Among the greatest drawbacks of current on-line education, Gulati (2004) identifies “observable participation” in discussions on “teacher-identified topics”, which, in her view, promotes behaviorist practices. Gulati claims that “the requirement to make . . . learning explicit and externalise [sic] . . . . enforcing requirements over participation by defining what is to be discussed and by controlling the time-scale of discussion, formal education remains situated in the objectivist worldview”, it rewards participatory behavior [sic]” and punishes “silent online behavior” by deduction of the final mark (para.33). Gulati insists that educators should review their attitude to the rate of participation if the constructivist assumption of individual learning is to be observed. Low-profile participation, or “lurking”, does not mean that the learner “is less engaged in meaningful learning”, moreover, “it could be argued that the ‘overactive’ online students (i.e., those who are constantly inputting words) do so at the expense of a more reflective, but less visible learning process in which their silent peers are actually more fully engaged” (Beaudoin, 2002, p.8). Gulati (2004) cites Nonnecke and Preece, who found that one of the greatest contributors to “lurking activities” was “the surveillance and disciplinary power of the teacher” (para.49).
Further, Gulati (2004) challenges a pre-set syllabus providing “a chain-line sequence of learning events” prescribing learning materials and focusing on “predicting results” (para.19) as going counter to the constructivist assumptions of learning revolving around and relying upon a learner’s prior knowledge and individual experience, as well as letting a learner take control of how and what he / she learns. Moreover, Gulati (2004) argues that “in a constructivist paradigm, errors are a positive part of learning”, and calls for on-line instructors “to enable informal and trustworthy learning spaces, where learners feel confident and supported” (para.63).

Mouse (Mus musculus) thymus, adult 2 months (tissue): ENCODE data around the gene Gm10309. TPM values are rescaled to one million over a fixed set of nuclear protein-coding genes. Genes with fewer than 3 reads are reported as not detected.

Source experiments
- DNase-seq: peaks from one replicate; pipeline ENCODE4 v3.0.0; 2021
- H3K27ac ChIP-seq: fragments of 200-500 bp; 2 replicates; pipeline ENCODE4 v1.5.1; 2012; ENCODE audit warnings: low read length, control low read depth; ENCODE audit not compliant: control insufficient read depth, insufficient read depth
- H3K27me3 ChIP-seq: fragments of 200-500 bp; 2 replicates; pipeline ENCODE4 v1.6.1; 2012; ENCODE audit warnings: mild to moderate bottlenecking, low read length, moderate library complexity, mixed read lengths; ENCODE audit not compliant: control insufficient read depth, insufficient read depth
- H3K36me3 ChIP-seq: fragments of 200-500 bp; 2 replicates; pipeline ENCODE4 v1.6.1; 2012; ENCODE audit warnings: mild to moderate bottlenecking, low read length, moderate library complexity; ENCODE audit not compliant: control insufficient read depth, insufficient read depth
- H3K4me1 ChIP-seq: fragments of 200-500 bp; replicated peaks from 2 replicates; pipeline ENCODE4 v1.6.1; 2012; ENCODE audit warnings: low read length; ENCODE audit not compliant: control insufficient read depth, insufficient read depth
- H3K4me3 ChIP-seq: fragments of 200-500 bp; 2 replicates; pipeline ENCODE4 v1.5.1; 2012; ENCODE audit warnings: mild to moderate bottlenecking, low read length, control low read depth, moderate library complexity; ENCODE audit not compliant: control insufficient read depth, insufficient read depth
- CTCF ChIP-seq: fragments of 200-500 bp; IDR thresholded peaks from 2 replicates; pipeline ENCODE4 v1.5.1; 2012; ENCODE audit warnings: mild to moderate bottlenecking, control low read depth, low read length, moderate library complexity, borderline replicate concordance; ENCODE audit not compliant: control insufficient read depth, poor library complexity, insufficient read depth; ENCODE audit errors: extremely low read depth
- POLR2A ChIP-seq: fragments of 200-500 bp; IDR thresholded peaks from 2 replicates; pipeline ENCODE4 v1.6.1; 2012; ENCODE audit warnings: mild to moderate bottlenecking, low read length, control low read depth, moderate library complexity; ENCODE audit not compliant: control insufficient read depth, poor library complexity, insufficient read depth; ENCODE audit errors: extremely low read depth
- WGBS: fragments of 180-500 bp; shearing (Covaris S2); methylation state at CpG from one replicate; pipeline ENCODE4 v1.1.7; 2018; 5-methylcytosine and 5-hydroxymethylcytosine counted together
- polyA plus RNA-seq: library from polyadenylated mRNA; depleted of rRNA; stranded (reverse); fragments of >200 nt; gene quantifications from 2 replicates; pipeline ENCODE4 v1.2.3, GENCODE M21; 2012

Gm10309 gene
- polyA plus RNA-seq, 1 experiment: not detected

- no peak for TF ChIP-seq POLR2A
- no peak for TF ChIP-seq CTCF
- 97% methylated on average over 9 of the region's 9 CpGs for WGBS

Thus, critics of current online education generally recommend that formal education take on a more informal character to enable true constructivism.
As for my own experience, I need and feel comfortable with the instructor’s supervision. I fully understand that an educational degree must meet state standards and be completed in a certain period of time. Instructors’ guidance spares me a lot of trouble I would be in for trying to find my own individual idiosyncratic learning path. I do not think a purely constructivist approach can be implemented in formal education, it is rather a viable option for non-degree learning, which has no (or flexible) standards to comply with and does not involve many people who are supposed to keep common pace in order to interact productively and efficiently in the course of learning.
Beaudoin, M. (2002) Learning or lurking? Tracking the “invisible” online student”. The Internet and Higher Education. Retrieved from http://www.c3l.uni-oldenburg.de/cde/series/mbfin.pdf
Gulati, S. (2004). Constructivism and emerging online learning pedagogy: a discussion for formal to acknowledge and promote the informal. Retrieved from http://www.leeds.ac.uk/educol/documents/00003562.htm
Huang, H.-M. (2002). Towards constructivism for adult learners in online learning environments. British Journal of Educational Technology. 33(1), 27-37. Retrieved from http://www.umsl.edu/~wilmarthp/modla-links-2011/Toward-a-constructivism-for-adult-learners–in-online-learning-environments.pdf
Jenkins, J. (2006). Constructivism. Encyclopedia of educational leadership and administration. Retrieved from http://knowledge.sagepub.com.ezp.waldenulibrary.org/view/edleadership/n121.xml
Marque. S. (2010, March 20). Constructivist learning in online courses. [Blog post]. Retrieved from http://www.brighthub.com/education/online-learning/articles/38850.aspx
Schell, G., & Janicki, T. (2012). Online course pedagogy and the constructivist learning model. Journal of the Southern Association for Information Systems. 1(1). 26-36. Retrieved from http://quod.lib.umich.edu/j/jsais/11880084.0001.104?view=text;rgn=main
Schunk, D.H. (2012). Learning theories: An educational perspective. (6th ed.). Pearson education, Inc.